where the writers are
Home Sweet (Temporary) Home

The adjustment continues. As we crossed the border into Colorado last week, I had one of those chest-tightening moments and a feeling of "this is real". The mountains are gorgeous, and although I can't predict how I'll react to a lengthy winter season, right now the climate is totally acceptable. We've seen snow and sunshine, and I happen to enjoy dressing in layers.

If phase one was the drive across the country, then phase two was finding temporary quarters. We've been staying with our daughter and her husband, and they have a very nice, very large home, but since house-hunting is likely to be a lengthy process between finding, contracting, and closing, we wanted to find someplace we could stay.

Ideally, we wanted something furnished, and something that would rent on a month-to-month basis, since we have no idea how long we'll need it. Those options appear to be few and far between around here. But we did find one option that met these criteria, so we drove out to take a look.

It's part of an artist's home. She's a sculptor who works in stone, and she has a studio on the lower level of her house. She's also got small "inlaw" quarters, small being the operative word. "It's only temporary," hubby said when we looked at it. "No problem."

We'll see. We came from a 5 bedroom, 3 bath house. We've transitioned by living in hotel rooms en route, although we've had almost a week in our daughter's house to get used to being able to spread out again. Now, for an indeterminate amount of time, we'll be living in a 1 bedroom, 1 bath "apartment." It's not part of a complex, which was a plus for hubby. And it's in a very nice wooded setting. But the main space is comprises a couch, a chair, a narrow table with 2 stools and a "kitchen" which is a counter with a sink, and a fridge. There's a microwave, a hotplate, and in the closet, a toaster-oven. A total adjustment in cooking is required.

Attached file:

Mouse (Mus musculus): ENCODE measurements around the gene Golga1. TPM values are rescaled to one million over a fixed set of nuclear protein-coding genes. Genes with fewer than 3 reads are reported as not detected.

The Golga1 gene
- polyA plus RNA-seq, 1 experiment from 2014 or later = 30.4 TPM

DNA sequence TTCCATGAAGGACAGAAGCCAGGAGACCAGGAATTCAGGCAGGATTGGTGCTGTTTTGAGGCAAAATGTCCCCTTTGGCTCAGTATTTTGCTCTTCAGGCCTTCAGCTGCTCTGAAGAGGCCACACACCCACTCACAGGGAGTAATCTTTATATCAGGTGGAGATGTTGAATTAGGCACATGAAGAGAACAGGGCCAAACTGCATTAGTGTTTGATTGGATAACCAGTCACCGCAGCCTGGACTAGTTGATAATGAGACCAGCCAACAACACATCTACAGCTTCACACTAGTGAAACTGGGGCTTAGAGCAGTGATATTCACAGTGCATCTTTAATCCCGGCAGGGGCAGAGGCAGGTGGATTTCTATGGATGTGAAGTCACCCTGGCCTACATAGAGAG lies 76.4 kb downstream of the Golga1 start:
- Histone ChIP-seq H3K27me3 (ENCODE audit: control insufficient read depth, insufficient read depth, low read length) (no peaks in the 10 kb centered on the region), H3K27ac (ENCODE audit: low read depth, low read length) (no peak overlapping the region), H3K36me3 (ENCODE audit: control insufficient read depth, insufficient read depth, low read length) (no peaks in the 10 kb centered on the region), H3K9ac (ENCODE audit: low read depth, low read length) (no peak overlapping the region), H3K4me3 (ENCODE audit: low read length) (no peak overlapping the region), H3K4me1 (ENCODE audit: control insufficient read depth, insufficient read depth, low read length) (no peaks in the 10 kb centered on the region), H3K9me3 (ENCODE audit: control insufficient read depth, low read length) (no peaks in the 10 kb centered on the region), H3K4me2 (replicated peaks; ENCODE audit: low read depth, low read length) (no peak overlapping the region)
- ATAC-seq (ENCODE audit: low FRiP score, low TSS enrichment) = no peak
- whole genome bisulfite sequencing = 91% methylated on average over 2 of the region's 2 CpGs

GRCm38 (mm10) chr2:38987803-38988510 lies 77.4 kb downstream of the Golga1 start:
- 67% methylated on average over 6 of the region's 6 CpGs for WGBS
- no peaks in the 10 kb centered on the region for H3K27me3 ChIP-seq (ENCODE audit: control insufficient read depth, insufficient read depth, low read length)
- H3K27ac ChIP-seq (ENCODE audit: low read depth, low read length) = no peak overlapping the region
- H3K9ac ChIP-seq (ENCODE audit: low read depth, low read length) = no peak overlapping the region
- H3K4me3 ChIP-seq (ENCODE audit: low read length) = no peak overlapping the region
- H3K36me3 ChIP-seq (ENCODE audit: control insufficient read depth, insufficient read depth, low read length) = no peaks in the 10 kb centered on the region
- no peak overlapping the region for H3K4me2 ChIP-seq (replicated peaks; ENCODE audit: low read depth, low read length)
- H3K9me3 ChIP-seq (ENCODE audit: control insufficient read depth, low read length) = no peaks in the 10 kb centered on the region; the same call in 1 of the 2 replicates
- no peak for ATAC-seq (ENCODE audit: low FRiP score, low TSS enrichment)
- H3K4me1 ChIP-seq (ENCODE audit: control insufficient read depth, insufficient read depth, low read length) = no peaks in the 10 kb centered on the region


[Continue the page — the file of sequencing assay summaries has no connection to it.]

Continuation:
On the plus side, we don't have to buy furniture, or towels, or linens. Pots, pans, dishes, glasses, silverware—even plastic storage containers for leftovers are included. Phone, heat, water, tv and internet are all part of the package. There's even an iron and an ironing board (not that I'll be using either very much), and a vacuum cleaner. A washer-dryer combo that should prove interesting. They're very popular in Europe, and it should be nice not to have to remember that there's a load of clothes in the washer that's been sitting there three days because you forgot about it and never put it in the dryer.

Since none of the other places we checked into ever resulted in returned emails or phone calls, we decided to use the bird in the hand method and signed the rental agreement. My PC needs a wireless card so I can use it for Internet tasks as well as routine work, so we went to Staples and bought one. We also saw a very inexpensive computer stand, so we bought two of them. Hubby will set up in the "living room" and I'll make a corner of the bedroom my office. The bedroom is a very decent size, and the tv is out in the living room/kitchen, so that decision was pretty much a no-brainer.

I'm sure you'll be getting regular updates on the process of adjustment as well as reports on the house-hunting progress. Meanwhile, I've been sending my submissions to those who requested them at the conferences, and working on the Ancillary Materials forms for my next Five Star book. Keeping 3 books in my head is a challenge, and I don't think it would be much easier even if we weren't moving.

Compared with the stress of selling our house, packing, dealing with 2 conferences, and driving 1896 miles, I'm feeling pretty good!

And I'll be getting some better insights into what should be going on in my characters' heads when I shove them into cramped quarters as a way to elevate the tension.